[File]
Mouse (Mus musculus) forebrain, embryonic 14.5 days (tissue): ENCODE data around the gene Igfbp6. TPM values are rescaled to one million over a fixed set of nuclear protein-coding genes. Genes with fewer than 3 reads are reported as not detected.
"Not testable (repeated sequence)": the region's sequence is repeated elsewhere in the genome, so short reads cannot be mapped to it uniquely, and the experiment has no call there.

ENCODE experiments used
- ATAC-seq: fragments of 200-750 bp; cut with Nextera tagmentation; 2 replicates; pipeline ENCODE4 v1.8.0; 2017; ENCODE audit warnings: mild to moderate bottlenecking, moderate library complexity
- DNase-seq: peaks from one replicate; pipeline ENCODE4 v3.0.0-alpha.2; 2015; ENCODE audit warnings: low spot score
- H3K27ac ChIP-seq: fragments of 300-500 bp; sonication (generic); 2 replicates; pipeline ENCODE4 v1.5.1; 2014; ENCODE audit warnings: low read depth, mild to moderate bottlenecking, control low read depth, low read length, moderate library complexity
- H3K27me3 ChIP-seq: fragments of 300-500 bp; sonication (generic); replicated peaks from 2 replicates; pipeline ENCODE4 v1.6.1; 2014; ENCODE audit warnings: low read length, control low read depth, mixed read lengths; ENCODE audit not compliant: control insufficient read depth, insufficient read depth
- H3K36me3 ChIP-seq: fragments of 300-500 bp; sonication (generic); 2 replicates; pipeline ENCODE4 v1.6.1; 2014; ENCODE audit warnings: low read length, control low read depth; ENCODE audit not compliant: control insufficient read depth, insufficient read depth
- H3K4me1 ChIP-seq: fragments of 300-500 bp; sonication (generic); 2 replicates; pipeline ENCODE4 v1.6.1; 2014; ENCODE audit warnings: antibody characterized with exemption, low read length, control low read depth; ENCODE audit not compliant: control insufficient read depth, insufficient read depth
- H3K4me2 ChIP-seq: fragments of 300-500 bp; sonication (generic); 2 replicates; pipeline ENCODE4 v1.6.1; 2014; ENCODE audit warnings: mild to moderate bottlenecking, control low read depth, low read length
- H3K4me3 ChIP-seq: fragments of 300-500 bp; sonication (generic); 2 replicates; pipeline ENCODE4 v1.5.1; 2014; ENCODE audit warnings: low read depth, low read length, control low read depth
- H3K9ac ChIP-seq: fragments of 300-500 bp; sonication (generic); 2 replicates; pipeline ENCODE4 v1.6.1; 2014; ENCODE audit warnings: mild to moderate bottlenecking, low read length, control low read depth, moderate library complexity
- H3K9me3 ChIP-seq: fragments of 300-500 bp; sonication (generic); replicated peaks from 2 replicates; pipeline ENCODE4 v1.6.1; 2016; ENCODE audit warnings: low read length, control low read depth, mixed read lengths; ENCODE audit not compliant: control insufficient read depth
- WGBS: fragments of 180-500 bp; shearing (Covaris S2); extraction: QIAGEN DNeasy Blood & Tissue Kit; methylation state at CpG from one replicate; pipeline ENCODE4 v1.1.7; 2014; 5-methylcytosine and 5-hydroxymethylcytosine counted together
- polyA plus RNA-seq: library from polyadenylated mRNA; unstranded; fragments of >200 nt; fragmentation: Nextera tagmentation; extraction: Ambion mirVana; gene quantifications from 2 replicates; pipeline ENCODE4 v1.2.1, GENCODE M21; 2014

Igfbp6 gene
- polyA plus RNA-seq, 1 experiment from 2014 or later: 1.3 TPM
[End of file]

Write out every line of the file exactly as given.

Mouse (Mus musculus) forebrain, embryonic 14.5 days (tissue): ENCODE data around the gene Igfbp6. TPM values are rescaled to one million over a fixed set of nuclear protein-coding genes. Genes with fewer than 3 reads are reported as not detected.
"Not testable (repeated sequence)": the region's sequence is repeated elsewhere in the genome, so short reads cannot be mapped to it uniquely, and the experiment has no call there.

ENCODE experiments used
- ATAC-seq: fragments of 200-750 bp; cut with Nextera tagmentation; 2 replicates; pipeline ENCODE4 v1.8.0; 2017; ENCODE audit warnings: mild to moderate bottlenecking, moderate library complexity
- DNase-seq: peaks from one replicate; pipeline ENCODE4 v3.0.0-alpha.2; 2015; ENCODE audit warnings: low spot score
- H3K27ac ChIP-seq: fragments of 300-500 bp; sonication (generic); 2 replicates; pipeline ENCODE4 v1.5.1; 2014; ENCODE audit warnings: low read depth, mild to moderate bottlenecking, control low read depth, low read length, moderate library complexity
- H3K27me3 ChIP-seq: fragments of 300-500 bp; sonication (generic); replicated peaks from 2 replicates; pipeline ENCODE4 v1.6.1; 2014; ENCODE audit warnings: low read length, control low read depth, mixed read lengths; ENCODE audit not compliant: control insufficient read depth, insufficient read depth
- H3K36me3 ChIP-seq: fragments of 300-500 bp; sonication (generic); 2 replicates; pipeline ENCODE4 v1.6.1; 2014; ENCODE audit warnings: low read length, control low read depth; ENCODE audit not compliant: control insufficient read depth, insufficient read depth
- H3K4me1 ChIP-seq: fragments of 300-500 bp; sonication (generic); 2 replicates; pipeline ENCODE4 v1.6.1; 2014; ENCODE audit warnings: antibody characterized with exemption, low read length, control low read depth; ENCODE audit not compliant: control insufficient read depth, insufficient read depth
- H3K4me2 ChIP-seq: fragments of 300-500 bp; sonication (generic); 2 replicates; pipeline ENCODE4 v1.6.1; 2014; ENCODE audit warnings: mild to moderate bottlenecking, control low read depth, low read length
- H3K4me3 ChIP-seq: fragments of 300-500 bp; sonication (generic); 2 replicates; pipeline ENCODE4 v1.5.1; 2014; ENCODE audit warnings: low read depth, low read length, control low read depth
- H3K9ac ChIP-seq: fragments of 300-500 bp; sonication (generic); 2 replicates; pipeline ENCODE4 v1.6.1; 2014; ENCODE audit warnings: mild to moderate bottlenecking, low read length, control low read depth, moderate library complexity
- H3K9me3 ChIP-seq: fragments of 300-500 bp; sonication (generic); replicated peaks from 2 replicates; pipeline ENCODE4 v1.6.1; 2016; ENCODE audit warnings: low read length, control low read depth, mixed read lengths; ENCODE audit not compliant: control insufficient read depth
- WGBS: fragments of 180-500 bp; shearing (Covaris S2); extraction: QIAGEN DNeasy Blood & Tissue Kit; methylation state at CpG from one replicate; pipeline ENCODE4 v1.1.7; 2014; 5-methylcytosine and 5-hydroxymethylcytosine counted together
- polyA plus RNA-seq: library from polyadenylated mRNA; unstranded; fragments of >200 nt; fragmentation: Nextera tagmentation; extraction: Ambion mirVana; gene quantifications from 2 replicates; pipeline ENCODE4 v1.2.1, GENCODE M21; 2014

Igfbp6 gene
- polyA plus RNA-seq, 1 experiment from 2014 or later: 1.3 TPM